A linear shift register encoder was used only for illustrative purposes. (The type of encoder employed in the present invention is not limited to linear shift register encoders or linear encoders. Many types of encoder which satisfy the present disclosure may be used.)

Spectral efficiency can be increased by trading power for bandwidth. The loss in power results in a range reduction, a serious problem. For digital transmission, range is a function of acceptable BER performance. The BER performance is affected by average transmit power and minimum distance of the code. If the transmission is peak power constrained then the BER will also depend upon the peak-to-average transmit power ratio.

The trellis codes described herein preclude interleaving of code symbols. Hence, in a mobile radio channel the fading will be correlated over several symbol periods, and it is the minimum distance of the code that will determine bit error rate (BER) performance. The minimum distance between coded sequences, d_{min} ^{2}, can be calculated as described by Biglieri et al. in Introduction to Trellis Coded Modulation with Applications published by MacMillan Publishing Co., New York, N.Y. 1991 at pages 527-539, hereby incorporated by reference.

The proposed trellis codes have a non-constant envelope and require the use of a linear power amplifier. In this situation it is desirable for the transmitted signal to have a small peak-to-average (P_{peak} /P_{ave} =P_{r}) power variation. This relaxes the linearization requirements on the power amplifier. Further, for a given peak power rating, a higher average power increases range. Alternately, it can be viewed as power saving for a given range.

From the above discussion it can be seen that it is desirable to select codes with the highest minimum distance d_{min} ^{2} and a low peak-to-average transmit power ratio P_{r}. The P_{r} is influenced by the transmit filter characteristics and the code set chosen.

The transmission is assumed to be peak power constrained as discussed above. The minimum distance d_{min} ^{2} and peak-to-average transmit power (P_{r}) will be used as criteria to select codes. A convenient criterion for code selection can be derived from these two parameters. Towards this end the parameter P_{DR} =d_{min} ^{2} /P_{r} is defined and used to select codes. P_{DR} could be normalized by a corresponding P_{DR} of some reference modulation scheme and used to select codes. The reference modulation scheme is compared with the present invention to indicate how well it performs. For convenience, the invention is described in terms of the non-normalized case.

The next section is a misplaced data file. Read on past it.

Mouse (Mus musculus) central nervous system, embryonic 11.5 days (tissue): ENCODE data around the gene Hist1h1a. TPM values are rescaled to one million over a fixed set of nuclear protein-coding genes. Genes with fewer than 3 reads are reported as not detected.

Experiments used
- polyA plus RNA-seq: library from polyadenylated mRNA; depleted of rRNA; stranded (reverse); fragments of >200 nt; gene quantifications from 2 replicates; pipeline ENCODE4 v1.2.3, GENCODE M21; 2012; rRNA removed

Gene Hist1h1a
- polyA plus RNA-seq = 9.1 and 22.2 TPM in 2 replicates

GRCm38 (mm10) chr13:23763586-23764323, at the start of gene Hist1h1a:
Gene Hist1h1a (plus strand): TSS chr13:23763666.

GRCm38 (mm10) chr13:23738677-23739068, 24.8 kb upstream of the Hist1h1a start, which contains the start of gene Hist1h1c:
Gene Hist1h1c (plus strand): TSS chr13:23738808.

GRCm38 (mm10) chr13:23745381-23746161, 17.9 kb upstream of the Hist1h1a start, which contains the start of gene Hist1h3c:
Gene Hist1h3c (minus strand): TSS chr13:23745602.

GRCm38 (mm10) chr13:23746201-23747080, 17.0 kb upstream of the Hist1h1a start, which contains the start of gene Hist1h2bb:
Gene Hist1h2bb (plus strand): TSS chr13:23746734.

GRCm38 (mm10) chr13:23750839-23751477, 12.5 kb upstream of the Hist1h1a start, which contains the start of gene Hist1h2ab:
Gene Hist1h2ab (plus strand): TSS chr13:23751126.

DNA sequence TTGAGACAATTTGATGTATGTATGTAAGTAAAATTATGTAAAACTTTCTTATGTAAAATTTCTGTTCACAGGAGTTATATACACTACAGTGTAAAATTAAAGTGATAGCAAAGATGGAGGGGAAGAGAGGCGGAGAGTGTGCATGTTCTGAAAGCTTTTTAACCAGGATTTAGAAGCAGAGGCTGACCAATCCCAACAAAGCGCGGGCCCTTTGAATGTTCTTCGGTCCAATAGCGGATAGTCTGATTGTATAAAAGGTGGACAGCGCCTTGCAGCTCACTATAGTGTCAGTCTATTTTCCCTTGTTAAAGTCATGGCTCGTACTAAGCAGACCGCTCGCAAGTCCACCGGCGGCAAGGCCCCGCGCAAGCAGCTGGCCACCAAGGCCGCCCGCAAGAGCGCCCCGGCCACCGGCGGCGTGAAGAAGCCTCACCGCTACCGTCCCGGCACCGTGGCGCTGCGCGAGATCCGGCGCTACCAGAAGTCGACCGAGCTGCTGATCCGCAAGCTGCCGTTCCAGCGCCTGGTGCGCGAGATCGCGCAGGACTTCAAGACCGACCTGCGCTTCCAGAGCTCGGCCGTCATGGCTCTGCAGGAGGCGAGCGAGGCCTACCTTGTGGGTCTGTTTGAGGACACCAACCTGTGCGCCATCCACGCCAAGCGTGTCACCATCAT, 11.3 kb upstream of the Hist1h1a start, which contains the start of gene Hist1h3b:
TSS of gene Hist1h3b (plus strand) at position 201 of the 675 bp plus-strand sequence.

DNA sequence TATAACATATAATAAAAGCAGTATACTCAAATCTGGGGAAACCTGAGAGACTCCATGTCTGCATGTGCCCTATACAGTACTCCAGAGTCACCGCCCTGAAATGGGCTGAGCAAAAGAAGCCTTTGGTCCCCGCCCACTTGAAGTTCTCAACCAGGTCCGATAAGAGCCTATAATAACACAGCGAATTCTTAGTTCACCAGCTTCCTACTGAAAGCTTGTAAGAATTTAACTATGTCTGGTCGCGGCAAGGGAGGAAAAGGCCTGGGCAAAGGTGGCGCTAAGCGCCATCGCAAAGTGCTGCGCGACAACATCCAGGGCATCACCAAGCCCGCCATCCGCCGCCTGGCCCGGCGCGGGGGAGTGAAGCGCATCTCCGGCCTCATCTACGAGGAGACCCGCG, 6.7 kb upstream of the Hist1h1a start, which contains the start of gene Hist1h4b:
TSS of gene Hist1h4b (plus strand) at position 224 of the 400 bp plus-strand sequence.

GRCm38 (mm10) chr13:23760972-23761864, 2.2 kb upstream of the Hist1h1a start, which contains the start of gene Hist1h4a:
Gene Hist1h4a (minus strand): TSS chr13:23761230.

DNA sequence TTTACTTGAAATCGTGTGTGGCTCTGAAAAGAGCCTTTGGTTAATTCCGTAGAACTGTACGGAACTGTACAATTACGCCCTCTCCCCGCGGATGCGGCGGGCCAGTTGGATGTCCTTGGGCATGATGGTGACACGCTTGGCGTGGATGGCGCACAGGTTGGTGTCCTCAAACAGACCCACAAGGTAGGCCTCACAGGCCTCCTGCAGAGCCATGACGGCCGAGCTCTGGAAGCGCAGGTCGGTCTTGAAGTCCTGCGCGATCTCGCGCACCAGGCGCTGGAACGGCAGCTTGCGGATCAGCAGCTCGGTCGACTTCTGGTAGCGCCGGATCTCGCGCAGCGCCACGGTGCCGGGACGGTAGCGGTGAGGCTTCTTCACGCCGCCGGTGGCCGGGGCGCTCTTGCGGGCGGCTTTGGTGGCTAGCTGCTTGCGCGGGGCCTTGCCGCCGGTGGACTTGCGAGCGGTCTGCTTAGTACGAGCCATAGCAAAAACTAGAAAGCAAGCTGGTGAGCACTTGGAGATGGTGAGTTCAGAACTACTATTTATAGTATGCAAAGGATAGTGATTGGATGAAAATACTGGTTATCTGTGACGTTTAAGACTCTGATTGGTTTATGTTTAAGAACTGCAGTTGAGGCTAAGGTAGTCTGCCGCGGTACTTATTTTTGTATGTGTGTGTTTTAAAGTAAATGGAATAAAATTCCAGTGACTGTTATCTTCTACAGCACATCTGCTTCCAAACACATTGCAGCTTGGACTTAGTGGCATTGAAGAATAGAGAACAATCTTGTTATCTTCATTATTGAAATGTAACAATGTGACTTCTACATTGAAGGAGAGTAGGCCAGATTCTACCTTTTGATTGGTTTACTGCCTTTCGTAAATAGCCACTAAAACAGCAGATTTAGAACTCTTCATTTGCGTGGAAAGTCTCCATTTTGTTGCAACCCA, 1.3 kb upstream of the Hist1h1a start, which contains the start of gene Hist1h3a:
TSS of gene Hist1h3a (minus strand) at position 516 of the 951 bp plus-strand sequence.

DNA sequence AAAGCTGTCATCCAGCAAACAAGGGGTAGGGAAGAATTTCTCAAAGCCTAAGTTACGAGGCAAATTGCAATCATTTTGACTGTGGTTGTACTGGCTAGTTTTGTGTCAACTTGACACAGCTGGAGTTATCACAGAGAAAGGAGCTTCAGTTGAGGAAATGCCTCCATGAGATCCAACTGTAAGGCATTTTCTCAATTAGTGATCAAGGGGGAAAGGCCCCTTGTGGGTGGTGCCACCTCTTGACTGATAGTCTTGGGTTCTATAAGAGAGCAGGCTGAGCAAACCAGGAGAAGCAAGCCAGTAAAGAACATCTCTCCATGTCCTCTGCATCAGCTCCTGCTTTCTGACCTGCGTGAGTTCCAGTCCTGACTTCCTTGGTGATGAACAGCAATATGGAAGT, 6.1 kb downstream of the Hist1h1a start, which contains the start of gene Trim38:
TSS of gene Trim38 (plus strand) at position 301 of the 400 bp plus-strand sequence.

The present invention employs encoder 94 using trellis coded modulation and appropriately designed transmit filter 98 having frequency response Q(f) and receive filter 107 having an power spectrum H_{r} (f) to achieve high spectral efficiency. In the LMR system, this objective can be realized by using equations (3) and (11) as optimization functions.

Assumptions must be made in order to complete the optimization. A optimization procedure to select appropriate codes is described below.

1. Construct a transmitter having an encoder with a memory length L and capable of being in a plurality of encoder states connected to a mapper that is connected to two parallel branches, each branch having a transmit filter with a transfer function Q(f), a digital-to-analog converter, a low pass filter and a modulator connected in series, both modulators being connected to a summer, the summer serially connected to an rf amplifier and a transmit antenna;

2. construct a receiver having a receive antenna, an rf preamplifier, a first down converter, a receive filter having a power spectrum H_{r} (f), a second down converter, an analog-to-digital converter and a decoder serial connected;

3. choose a desired minimum P_{DR} value (MPDR) where P_{DR} is defined as: ##EQU12## where P_{ave} is an average power signal transmitted from the transmit antenna, P_{peak} is the peak power of the transmitted signal, and d_{min} is a minimum Euclidean distance associated with an encoder set;

4. choose a symbol period, T_{s} ;

5. choose a number of input bits to be shifted into the encoder at each symbol period thereby to determining the encoder alphabet having M entries;

6. choose a number of bits to be output by the encoder during each symbol period to determine a length of an encoder output code and a number of constellation points;

7. set a probability associated with each encoder alphabet entry to a same predetermined value thereby causing a matrix X.sub.ν to become fixed;

8. set a probability associated with each encoder output code to a same predetermined value thereby causing a matrix Y.sub.ν to become fixed;

9. permutate all possible encoder states with all encoder alphabet entries to result in a plurality of encoder sets U;

10. choose an encoder set as a present encoder set;

11. adapt the encoder to provide a plurality of encoder output codes u from the present encoder set U according to the encoder's present state and a presently received encoder alphabet entry;